Airlines revamp in-flight menus, from vegan meatballs to sundaes
Courtesy of Singapore Airlines
The aromas of airplane food once again waft through the cabins at 35,000 feet.
From vegan meatballs to sundaes, airlines are offering new options and old favorites to entice returning travelers. As the peak travel season wanes and inflation weighs on household and business budgets, it is even more important than usual for airlines to woo passengers.
Airplane food, a favorite punch of comedians, isn’t the main reason travelers choose a carrier — price and schedule are much more important factors. But it can be creature comforts on board and can go a long way in convincing passengers, especially those willing to pay for premium seats, analysts say.
“Food is one of the most tangible signals of what an airline thinks of its customers,” said Henry Harteveldt, founder of travel consultancy Atmosphere Research Group and a former airline executive.
The onset of the Covid-19 pandemic halted almost all catering services on flights as travel collapsed and airlines limited crew contact with passengers to avoid spreading the virus. The pandemic has led airlines to incur losses and caused them to cut costs where possible, such as in-flight food.
With travel returning, airlines around the world are rolling out new menu options. Liquor sales, with some new ready-to-drink options, are back on board in US coach cabins. And face masks are now mostly optional, removing a barrier to onboard catering service.
As tastes change and airlines grapple with supply chain challenges, the meal on your seat tray is making a comeback – with a few tweaks.
Hunt the highest paid travelers
Better in-flight menus can improve a carrier’s image and help attract more well-paid travelers on board. First and business class customers are becoming even more popular as airlines try to recover from the financial impact of the pandemic.
Because of “the incentive to gain those premium class passengers, the incentive to spend more money [on food] is high,” said Steve Walsh, a partner at management consulting firm Oliver Wyman in its transportation and services practice.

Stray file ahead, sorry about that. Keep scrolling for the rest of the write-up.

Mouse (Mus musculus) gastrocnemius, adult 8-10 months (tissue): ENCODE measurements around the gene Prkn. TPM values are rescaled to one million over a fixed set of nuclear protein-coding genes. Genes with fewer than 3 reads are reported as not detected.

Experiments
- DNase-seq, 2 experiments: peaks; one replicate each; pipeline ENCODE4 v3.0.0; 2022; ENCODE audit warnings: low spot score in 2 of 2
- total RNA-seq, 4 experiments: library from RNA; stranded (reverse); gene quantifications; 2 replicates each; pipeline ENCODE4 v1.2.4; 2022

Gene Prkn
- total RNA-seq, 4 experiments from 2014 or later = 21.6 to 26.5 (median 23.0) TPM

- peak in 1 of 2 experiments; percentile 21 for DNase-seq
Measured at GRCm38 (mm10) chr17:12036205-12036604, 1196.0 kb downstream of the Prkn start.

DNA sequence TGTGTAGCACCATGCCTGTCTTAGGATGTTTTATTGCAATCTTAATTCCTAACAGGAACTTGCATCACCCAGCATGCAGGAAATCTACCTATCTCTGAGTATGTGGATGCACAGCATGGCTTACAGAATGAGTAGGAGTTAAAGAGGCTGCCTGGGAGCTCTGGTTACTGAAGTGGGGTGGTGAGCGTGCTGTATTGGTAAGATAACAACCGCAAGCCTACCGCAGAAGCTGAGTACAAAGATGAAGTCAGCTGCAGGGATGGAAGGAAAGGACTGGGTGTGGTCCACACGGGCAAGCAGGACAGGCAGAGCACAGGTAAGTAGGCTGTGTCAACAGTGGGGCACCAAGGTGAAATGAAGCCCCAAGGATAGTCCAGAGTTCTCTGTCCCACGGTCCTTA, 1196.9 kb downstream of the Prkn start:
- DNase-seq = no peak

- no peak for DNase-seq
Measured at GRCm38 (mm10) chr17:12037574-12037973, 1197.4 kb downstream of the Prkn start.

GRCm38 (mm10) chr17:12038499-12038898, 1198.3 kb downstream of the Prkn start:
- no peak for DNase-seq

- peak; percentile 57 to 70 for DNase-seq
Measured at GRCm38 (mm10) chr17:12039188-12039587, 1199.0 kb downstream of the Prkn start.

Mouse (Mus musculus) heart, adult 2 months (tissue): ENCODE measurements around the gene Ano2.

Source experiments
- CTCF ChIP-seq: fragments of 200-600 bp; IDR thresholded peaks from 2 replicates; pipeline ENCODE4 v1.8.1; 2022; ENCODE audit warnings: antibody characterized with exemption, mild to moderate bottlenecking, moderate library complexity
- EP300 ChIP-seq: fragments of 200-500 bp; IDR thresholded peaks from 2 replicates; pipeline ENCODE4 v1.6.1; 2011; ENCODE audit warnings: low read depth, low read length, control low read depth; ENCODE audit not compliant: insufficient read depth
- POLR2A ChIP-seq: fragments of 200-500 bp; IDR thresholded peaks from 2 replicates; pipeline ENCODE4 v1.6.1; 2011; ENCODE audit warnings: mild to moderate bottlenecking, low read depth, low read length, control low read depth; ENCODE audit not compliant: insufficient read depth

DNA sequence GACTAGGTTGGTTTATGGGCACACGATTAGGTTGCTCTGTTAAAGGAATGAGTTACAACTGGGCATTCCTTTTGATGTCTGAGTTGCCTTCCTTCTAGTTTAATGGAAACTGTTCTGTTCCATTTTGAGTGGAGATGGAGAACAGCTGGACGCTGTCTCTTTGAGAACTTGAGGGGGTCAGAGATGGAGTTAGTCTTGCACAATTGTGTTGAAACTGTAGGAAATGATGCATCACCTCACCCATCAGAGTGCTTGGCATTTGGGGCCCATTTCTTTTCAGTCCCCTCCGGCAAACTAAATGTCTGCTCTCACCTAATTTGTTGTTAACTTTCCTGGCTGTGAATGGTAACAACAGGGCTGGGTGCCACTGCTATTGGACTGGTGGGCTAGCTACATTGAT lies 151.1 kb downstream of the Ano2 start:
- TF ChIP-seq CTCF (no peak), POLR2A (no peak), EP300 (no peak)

Yet food and beverage costs are just 3% of a full-service airline’s expenses, he estimated.
Courtesy of Singapore Airlines | American airlines
While food is on sale in many domestic coach cabins and is usually free on long-haul international flights, many of the new offers are targeting premium classes, where there are fewer passengers and more service. elaborated.
A plethora of videos have been uploaded by airline passengers examining meals, dishes and service in detail. Popular staples such as Biscoff cookies and Stroopwaffel candies attract loyal followers and are expected by many travelers. Menu or service missteps are amplified on social media by disappointed travelers.
One deal: Delta is offering passengers on long-haul international flights a new sundae in a cup premixed with chocolate, cherries and spicy Belgian cookies called speculoos, known in North America as Biscoff cookies.
“Obviously it’s a tribute to the Biscoff,” said Mike Henny, general manager of Deltas onboard service operations.
In more premium cabins, such as Delta One on international flights, passengers can create their own sundaes with a choice of toppings, including sour cherry compote, chocolate sauce and speculoos cookie crumbs.
Ice cream on Delta Air Lines
Source: Delta Airlines
Delta said in July that the revenue recovery in premium products and its seats with more legroom were outpacing sales of the standard coach – further motivation to introduce exciting new food products.
Last week, the airline announced it was partnering with James Beard Award-winning Mashama Bailey, executive chef of The Gray restaurant in Savannah, Georgia, for “Southern-inspired” meals on flights to departure from Atlanta for domestic first class passengers. Travelers on Delta One traveling internationally from the hub can also pre-order menu items curated by Bailey.